Diabetes Study Seeks Clues in Dolphins

Dolphins at the Japanese marine park in Toyooka, western Japan, are fed mackerel Tuesday, Sept. 30, 2008, as they go through the final stage of a low-fat diet after developing pot bellies and failing to look sharp in their performances. A park spokesman said that all 19 dolphins have been on a diet since late August, when they started failing to hit jumping targets and keep upright while treading water. AP/Kinosaki Marine World, H. Imazu

This article was written by Discover'sAndrew Moseman.

Here's a neat dolphin trick that doesn't involve jumping through hoops. While dolphins sleep overnight (with half their brains and one eye at a time), they begin to show signs of the kind of insulin resistance that marks type 2 diabetes in humans. But when they wake up and have their breakfast, they switch back to their normal state.

A research team led by Stephanie Venn-Watson announced the findings at the American Association for the Advancement of Science meeting in San Diego, and said that dolphins' apparent ability to switch insulin resistance on and off could lead to better understanding of the disease in humans.

Insulin helps people control their levels of blood sugar, and the resistance to it inherent in type 2 diabetes means those levels can get way too high.

The dolphins, though, switch on this temporary insulin resistance to their advantage, boosting blood sugar levels overnight. "Bottlenose dolphins have large brains that need sugar," Dr Venn-Watson explained. Since their diet is very low in sugar, "it works to their advantage to have a condition that keeps blood sugar in the body… to keep the brain well fed"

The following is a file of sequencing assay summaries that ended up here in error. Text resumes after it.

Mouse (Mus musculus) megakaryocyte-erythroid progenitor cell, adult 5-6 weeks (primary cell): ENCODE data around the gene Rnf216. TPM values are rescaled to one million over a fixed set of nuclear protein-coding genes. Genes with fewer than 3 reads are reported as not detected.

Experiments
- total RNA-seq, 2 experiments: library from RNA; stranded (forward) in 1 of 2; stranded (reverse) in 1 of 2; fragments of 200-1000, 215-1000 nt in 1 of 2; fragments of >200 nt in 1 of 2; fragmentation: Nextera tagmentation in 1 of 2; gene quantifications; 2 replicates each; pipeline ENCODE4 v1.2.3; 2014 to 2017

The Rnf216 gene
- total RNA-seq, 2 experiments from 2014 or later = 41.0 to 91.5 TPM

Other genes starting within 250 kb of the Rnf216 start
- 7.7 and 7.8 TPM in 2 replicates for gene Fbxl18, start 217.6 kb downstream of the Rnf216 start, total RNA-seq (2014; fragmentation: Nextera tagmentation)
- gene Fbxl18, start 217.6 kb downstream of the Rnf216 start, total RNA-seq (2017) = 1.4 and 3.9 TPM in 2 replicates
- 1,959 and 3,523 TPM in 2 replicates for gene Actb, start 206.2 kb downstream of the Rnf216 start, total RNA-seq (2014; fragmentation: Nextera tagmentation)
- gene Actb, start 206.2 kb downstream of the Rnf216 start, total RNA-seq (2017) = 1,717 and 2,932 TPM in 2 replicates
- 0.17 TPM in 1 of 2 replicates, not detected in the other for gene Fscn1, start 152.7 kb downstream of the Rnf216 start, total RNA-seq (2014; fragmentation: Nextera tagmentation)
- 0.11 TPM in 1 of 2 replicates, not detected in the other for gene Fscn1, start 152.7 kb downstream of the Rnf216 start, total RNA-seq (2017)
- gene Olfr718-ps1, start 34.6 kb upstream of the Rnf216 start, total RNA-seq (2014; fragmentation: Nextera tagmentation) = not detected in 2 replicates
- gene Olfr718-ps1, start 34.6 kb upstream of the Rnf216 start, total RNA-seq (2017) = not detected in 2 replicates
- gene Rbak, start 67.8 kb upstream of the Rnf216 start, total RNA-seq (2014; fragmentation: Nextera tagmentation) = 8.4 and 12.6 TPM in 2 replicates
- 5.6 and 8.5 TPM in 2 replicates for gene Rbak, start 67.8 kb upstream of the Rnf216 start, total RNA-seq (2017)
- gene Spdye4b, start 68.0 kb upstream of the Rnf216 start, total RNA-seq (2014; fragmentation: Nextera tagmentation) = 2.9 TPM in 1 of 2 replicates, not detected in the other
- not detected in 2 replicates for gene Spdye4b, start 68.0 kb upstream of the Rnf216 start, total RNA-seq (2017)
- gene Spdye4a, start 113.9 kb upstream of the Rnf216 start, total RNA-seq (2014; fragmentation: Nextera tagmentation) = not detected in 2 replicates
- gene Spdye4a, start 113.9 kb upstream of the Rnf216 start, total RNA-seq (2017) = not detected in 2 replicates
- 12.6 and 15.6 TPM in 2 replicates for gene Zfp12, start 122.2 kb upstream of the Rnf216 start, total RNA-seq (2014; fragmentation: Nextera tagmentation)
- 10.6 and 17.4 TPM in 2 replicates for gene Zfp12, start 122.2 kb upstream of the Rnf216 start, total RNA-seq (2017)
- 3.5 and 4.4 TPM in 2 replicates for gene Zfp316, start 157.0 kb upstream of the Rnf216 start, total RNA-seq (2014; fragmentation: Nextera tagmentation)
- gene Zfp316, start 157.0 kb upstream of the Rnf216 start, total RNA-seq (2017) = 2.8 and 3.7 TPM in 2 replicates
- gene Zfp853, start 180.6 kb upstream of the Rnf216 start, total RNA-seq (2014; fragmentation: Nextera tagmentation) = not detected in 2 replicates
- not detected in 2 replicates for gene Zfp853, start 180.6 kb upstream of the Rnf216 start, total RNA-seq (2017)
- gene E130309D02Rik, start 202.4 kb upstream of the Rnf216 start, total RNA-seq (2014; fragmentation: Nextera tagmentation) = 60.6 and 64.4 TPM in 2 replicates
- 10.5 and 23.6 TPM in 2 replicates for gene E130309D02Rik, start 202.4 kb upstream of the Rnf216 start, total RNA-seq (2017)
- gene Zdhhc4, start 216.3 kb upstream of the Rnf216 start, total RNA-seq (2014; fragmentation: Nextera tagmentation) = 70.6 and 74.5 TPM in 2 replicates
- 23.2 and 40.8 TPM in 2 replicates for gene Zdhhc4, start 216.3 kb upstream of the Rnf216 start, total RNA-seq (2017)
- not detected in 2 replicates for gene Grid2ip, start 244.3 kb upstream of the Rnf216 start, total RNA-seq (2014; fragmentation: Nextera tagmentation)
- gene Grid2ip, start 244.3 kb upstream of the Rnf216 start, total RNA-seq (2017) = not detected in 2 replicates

However, while dolphins can turn this resistance off once they start their day and revert to a normal state, they can have metabolic problems similar to diabetes, too. For 21 weeks, Venn-Watson and her colleagues measured insulin levels in six dolphins two hours after the animals ate. One dolphin that had especially high insulin levels compared to others, also had a 10-year history of iron overload, or hemochromatosis. Iron overload is associated with type 2 diabetes in people, Venn-Watson noted.

No other animal has symptoms relating to diabetes so similar to humans, and the connection between the two species is probably our big, glucose-demanding brains. So, Venn-Watson says, studying them could help researchers figure out how to confront insulin resistance in humans: "There is no desire to make a dolphin a lab animal, but what we can do is compare their genes with human genes and look for evidence of a genetic switch"

By Andrew Moseman
Reprinted with permission from Discover
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